Quote Originally Posted by ilvla2 View Post
    We ALL deserve access to the things that enable us to prosper, and have the same chances at succeeding, THAT is America. Ever hear of the REA, or TVA?
    Exactly. It's completely insane that some people seem to think that rural people don't deserve, or can't benefit from decent connectivity, both wired and wireless, just because they live in a rural area. It's shameful how many areas don't have broadband, and how many areas don't have good cell service.

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    Quote Originally Posted by shilohcane View Post
    Verizon doesn't own any Band 71 so don't understand why you posted the CA for Band 71. Verizon hitched their wagon to mmWave instead of bidding on 600 Mhz Band 71. However the Verizon congestion issue is from several news articles like the one below that all of Verizon's spectrum bands are already congested more than any other network in the world. Please I hope that Verizon takes 10% to 15% of their current spectrum off line to refarm into Band 71. Verizon would lose customers by the ton if they had people losing customers while paying extra for Verizon.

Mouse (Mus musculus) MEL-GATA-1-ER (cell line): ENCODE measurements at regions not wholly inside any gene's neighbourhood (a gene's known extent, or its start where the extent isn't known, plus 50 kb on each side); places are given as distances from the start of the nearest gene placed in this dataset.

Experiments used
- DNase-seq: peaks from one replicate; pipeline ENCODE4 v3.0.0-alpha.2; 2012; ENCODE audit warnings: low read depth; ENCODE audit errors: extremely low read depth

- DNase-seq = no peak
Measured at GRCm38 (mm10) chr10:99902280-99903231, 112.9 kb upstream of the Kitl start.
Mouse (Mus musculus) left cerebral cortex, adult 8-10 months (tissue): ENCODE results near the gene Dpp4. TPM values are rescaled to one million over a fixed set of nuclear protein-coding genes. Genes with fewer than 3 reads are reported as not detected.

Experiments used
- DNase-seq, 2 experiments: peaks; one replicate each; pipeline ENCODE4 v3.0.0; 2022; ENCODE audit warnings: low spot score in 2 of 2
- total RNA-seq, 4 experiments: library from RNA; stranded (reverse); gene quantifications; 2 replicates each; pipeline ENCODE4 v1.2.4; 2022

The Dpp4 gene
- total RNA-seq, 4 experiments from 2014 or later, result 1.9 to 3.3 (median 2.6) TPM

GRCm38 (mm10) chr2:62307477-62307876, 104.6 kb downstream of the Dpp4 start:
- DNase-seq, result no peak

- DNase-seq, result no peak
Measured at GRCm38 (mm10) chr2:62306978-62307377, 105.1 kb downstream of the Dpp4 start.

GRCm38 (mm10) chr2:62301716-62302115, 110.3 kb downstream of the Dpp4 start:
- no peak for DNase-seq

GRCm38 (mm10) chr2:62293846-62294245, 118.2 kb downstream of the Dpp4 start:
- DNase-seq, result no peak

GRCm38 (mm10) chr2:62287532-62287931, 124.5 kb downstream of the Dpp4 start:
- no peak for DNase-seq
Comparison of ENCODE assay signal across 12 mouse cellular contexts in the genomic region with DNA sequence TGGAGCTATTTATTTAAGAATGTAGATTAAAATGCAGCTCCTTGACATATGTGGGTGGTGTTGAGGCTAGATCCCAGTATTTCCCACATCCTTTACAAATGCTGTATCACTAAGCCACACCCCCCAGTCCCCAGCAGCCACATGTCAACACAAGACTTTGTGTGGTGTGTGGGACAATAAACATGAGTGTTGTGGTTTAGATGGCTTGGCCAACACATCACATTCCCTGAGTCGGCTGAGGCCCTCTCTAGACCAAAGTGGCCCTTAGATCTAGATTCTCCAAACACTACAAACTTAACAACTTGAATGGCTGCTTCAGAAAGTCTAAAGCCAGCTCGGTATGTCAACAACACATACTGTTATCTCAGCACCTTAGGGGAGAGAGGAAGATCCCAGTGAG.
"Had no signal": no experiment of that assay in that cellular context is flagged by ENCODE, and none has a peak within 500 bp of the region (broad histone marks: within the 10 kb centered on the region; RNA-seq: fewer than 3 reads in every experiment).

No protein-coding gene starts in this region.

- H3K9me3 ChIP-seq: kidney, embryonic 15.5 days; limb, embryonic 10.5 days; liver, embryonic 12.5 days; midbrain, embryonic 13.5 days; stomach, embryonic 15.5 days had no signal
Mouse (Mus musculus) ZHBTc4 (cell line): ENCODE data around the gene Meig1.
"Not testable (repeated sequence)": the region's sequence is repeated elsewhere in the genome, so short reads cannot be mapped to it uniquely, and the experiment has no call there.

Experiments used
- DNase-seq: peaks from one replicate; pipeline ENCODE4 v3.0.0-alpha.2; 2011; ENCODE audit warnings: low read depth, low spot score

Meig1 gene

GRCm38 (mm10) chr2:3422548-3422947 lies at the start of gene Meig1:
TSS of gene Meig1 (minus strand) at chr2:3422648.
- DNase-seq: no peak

Verizon will most likely end up building out Comcast's B71, whether through a lease, buy, or trade, and there is some B71 owned by speculators that Verizon could pick up as well. It will help in the markets they can get it, but it's not a whole lot, and Verizon will still be way short on spectrum.

    OOPS! Maybe it wasn't such a good idea sitting out of auctions, not buying enough spectrum in the auctions they did participate in, not bidding on FirstNET, and then taking T-Mobile's bait on UDPs. They should have let Sprint and T-Mobile battle out UDPs, let AT&T bundle them with TV, and sit out of the mess. Either that, or they should have kept their tiered data as their primary option and offered really expensive UDPs that few people would actually pay for.